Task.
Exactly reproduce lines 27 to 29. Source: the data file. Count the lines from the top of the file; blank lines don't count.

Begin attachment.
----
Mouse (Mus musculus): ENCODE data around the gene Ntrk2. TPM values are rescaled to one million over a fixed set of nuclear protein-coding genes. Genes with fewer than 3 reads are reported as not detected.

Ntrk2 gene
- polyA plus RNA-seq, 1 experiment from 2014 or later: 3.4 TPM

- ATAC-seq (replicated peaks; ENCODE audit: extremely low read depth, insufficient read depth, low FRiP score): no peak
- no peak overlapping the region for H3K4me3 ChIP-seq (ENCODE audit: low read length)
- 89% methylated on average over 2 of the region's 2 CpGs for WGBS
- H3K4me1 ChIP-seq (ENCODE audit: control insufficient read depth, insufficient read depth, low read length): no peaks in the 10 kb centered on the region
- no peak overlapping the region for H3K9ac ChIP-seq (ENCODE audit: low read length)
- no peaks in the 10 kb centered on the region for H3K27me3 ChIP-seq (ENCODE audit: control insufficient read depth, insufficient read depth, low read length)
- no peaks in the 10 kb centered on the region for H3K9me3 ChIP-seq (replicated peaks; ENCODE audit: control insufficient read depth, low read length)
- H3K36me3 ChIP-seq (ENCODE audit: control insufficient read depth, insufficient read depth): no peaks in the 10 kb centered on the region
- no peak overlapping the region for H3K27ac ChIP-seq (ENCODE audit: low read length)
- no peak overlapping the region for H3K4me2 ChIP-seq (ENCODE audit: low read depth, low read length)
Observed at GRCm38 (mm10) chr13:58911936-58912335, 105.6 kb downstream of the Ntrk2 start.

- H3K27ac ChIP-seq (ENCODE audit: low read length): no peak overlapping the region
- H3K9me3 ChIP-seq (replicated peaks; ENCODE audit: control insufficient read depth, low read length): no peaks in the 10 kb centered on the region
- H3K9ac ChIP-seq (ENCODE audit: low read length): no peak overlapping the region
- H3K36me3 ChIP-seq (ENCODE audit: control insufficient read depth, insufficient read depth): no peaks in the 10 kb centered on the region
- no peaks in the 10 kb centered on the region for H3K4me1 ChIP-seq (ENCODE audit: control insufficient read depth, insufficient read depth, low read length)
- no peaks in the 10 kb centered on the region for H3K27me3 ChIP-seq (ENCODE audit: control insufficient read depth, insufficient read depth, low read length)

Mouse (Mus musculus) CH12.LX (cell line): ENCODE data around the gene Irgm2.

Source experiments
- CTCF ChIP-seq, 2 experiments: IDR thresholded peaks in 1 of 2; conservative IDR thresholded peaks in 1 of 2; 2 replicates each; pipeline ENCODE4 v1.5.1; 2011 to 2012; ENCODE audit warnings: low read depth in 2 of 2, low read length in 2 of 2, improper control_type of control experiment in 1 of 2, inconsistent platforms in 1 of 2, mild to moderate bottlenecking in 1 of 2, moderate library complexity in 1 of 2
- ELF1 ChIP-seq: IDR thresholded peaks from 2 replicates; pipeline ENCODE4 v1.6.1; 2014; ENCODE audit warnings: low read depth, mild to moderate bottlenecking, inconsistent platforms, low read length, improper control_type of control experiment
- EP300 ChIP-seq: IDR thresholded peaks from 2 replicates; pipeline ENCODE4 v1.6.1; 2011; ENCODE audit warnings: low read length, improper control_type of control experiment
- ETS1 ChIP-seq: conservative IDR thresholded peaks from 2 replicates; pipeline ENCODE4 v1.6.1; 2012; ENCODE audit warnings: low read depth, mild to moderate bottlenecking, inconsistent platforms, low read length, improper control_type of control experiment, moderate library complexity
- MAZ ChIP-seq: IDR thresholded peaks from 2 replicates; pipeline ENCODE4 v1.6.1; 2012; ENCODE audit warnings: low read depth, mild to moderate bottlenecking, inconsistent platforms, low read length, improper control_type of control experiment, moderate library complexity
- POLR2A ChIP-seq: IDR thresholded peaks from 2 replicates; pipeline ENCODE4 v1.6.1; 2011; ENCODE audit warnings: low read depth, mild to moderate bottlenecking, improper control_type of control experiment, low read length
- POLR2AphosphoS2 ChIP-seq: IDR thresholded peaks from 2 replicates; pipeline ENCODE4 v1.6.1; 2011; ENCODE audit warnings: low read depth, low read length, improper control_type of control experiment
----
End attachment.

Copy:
- MAZ ChIP-seq: IDR thresholded peaks from 2 replicates; pipeline ENCODE4 v1.6.1; 2012; ENCODE audit warnings: low read depth, mild to moderate bottlenecking, inconsistent platforms, low read length, improper control_type of control experiment, moderate library complexity
- POLR2A ChIP-seq: IDR thresholded peaks from 2 replicates; pipeline ENCODE4 v1.6.1; 2011; ENCODE audit warnings: low read depth, mild to moderate bottlenecking, improper control_type of control experiment, low read length
- POLR2AphosphoS2 ChIP-seq: IDR thresholded peaks from 2 replicates; pipeline ENCODE4 v1.6.1; 2011; ENCODE audit warnings: low read depth, low read length, improper control_type of control experiment